It's clear the automated vehicle industry is worth investing in, but what do these driverless cars do for the environment? The Scientific American suggests they could slow pollution, ultimately slowing climate damage: "We are on the cusp of a new era in automotive technology with enormous potential to save lives, reduce greenhouse gas emissions and transform mobility for the American people," said former U.S. Secretary of Transportation Anthony Foxx in 2016.

Related: Sustainable Capitalism Is the Next Big Thing in Investing

Health: Taking care of ourselves goes hand in hand with taking care of the planet: The better we do, the better the environment does. Leading healthcare organizations such as Kaiser Permanente are doing what they can to instill environmental stewardship, recognizing the symbiotic relationship between good health and good earth: "We understand the clear connection between a healthy environment and the health of individuals," said Kathy Gerwig, a vice president at Kaiser Permanente. "Preventing environmental causes of illness is the main objective of our sustainability program. We also recognize that the health care industry's impact on pollution and waste is substantial, and we want to be proactive in combatting it."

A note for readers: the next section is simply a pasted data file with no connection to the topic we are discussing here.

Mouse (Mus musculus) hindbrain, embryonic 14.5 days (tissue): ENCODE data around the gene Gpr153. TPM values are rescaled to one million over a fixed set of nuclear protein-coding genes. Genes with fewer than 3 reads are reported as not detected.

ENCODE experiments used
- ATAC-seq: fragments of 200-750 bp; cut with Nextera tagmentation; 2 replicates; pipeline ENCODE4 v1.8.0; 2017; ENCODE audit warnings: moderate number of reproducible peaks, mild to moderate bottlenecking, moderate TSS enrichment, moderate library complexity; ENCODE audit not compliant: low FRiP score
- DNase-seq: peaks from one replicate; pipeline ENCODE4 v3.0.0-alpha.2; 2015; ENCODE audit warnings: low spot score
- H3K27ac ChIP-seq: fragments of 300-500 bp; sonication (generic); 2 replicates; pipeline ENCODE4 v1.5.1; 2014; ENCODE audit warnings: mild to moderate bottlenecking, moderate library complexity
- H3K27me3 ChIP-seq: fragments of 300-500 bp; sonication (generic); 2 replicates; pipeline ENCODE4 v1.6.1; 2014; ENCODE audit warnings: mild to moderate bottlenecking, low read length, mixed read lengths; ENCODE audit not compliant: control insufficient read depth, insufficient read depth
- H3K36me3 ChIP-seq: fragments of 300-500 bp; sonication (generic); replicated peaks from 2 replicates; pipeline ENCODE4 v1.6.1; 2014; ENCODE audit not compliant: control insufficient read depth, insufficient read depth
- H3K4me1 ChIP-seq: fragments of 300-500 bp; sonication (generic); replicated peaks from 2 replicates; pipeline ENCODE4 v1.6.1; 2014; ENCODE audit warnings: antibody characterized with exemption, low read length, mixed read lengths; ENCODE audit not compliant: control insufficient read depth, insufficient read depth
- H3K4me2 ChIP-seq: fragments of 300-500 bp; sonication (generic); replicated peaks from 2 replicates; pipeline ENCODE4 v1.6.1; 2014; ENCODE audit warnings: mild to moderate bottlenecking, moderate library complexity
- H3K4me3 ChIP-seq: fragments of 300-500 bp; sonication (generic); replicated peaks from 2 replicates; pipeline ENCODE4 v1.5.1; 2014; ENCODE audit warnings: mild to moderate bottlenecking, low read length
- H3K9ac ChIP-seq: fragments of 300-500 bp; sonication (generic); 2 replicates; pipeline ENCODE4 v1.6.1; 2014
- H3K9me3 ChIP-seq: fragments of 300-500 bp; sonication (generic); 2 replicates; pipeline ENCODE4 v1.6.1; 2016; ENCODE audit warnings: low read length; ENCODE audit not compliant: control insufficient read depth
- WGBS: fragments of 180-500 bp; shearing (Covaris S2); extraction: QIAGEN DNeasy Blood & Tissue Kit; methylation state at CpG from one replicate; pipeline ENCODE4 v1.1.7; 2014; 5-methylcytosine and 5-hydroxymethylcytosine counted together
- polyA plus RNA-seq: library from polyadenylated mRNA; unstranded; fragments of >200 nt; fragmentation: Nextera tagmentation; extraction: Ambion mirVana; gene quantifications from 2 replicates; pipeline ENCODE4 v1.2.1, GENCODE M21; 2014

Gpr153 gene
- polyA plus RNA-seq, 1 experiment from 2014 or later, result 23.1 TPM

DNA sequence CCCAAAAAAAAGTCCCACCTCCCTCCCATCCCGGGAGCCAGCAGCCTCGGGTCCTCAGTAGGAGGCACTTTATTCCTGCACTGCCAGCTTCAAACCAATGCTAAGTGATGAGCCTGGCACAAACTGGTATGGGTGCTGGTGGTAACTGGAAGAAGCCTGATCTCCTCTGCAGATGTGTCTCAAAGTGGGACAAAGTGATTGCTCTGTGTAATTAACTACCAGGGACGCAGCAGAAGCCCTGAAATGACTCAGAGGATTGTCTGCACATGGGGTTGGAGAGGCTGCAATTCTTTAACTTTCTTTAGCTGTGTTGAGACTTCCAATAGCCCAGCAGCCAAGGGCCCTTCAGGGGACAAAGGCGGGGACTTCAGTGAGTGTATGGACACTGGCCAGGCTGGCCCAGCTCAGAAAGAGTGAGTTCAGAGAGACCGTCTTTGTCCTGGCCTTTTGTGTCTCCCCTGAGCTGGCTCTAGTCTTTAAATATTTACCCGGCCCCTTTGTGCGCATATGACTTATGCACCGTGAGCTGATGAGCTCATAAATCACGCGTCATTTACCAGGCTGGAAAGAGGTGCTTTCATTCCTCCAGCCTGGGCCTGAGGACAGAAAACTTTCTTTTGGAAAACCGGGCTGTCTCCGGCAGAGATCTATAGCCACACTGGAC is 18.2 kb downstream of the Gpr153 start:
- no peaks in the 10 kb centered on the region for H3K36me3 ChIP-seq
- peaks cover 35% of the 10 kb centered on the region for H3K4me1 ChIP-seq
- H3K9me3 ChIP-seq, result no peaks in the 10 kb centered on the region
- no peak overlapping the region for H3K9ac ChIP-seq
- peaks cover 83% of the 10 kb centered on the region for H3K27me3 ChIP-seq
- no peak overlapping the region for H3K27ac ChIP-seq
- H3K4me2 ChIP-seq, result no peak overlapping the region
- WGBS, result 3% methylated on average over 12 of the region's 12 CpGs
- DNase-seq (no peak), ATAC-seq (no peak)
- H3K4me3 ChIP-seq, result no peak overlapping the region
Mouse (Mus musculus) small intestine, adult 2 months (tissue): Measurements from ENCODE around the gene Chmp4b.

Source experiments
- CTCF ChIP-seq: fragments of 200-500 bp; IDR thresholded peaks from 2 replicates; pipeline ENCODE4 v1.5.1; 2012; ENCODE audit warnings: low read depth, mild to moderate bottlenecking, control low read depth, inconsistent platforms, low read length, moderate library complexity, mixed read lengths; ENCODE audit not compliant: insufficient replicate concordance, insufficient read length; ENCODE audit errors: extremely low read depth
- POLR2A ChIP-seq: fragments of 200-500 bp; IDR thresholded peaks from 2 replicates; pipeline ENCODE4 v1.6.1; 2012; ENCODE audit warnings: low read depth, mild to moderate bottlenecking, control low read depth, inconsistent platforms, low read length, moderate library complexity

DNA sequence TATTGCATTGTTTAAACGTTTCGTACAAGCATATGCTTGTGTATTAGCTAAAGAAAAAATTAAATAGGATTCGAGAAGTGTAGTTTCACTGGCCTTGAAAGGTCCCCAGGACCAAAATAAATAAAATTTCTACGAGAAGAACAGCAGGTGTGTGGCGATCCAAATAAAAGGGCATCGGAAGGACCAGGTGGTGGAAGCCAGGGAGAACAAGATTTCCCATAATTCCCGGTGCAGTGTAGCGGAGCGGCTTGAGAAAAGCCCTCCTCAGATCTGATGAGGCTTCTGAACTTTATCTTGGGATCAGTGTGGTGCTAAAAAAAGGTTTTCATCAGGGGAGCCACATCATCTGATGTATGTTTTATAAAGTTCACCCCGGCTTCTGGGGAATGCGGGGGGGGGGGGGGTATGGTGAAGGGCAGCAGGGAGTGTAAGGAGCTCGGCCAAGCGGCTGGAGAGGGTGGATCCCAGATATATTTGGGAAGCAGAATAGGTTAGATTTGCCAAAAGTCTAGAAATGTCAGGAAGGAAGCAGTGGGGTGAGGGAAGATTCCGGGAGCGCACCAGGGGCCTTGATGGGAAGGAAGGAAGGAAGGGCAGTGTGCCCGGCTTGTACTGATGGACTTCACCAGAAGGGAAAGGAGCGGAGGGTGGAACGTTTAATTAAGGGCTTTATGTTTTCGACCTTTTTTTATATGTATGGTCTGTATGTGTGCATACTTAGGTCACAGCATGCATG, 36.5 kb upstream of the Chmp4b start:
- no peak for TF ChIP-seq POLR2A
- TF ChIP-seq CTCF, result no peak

The healthcare industry is embracing the movement through the use of renewable energy, purchasing more efficient products and practicing the same diets it encourages patients to (such as eating homegrown, sustainably farmed foods). The use of renewable energy (as opposed to harmful fossil fuels) significantly lowers global warming emissions. According to the aforementioned article on Kaiser Permanente, the use of "greener" equipment greatly reduces the amount of hazardous waste disposal.

Lastly, consuming foods from homegrown sources lowers pesticide consumption, as well as workers' exposure to harmful chemicals in the field.

Agriculture: Investing in agriculture, according to the United Nations' Food and Agriculture Organization, can greatly reduce the effects of climate change. In 2016, the FAO's deputy director said, "Agriculture can play a crucial role in making the response to climate change responsible and more effective." Agriculture, in particular, is severely impacted by the damaging effects of climate change. Consider the ongoing El Niño phenomenon that has already affected 60 million people, particularly smallholder farmers and the rural poor. Entrepreneurs who invest in the industry -- such as Bill Gates, who founded the Bill & Melinda Gates Foundation (one of the largest advocates of agricultural research and development) and who also happens to be the No. 1 funder of genetic engineering research -- can help combat these devastating consequences, which in turn makes a small dent in the road to climate change recovery.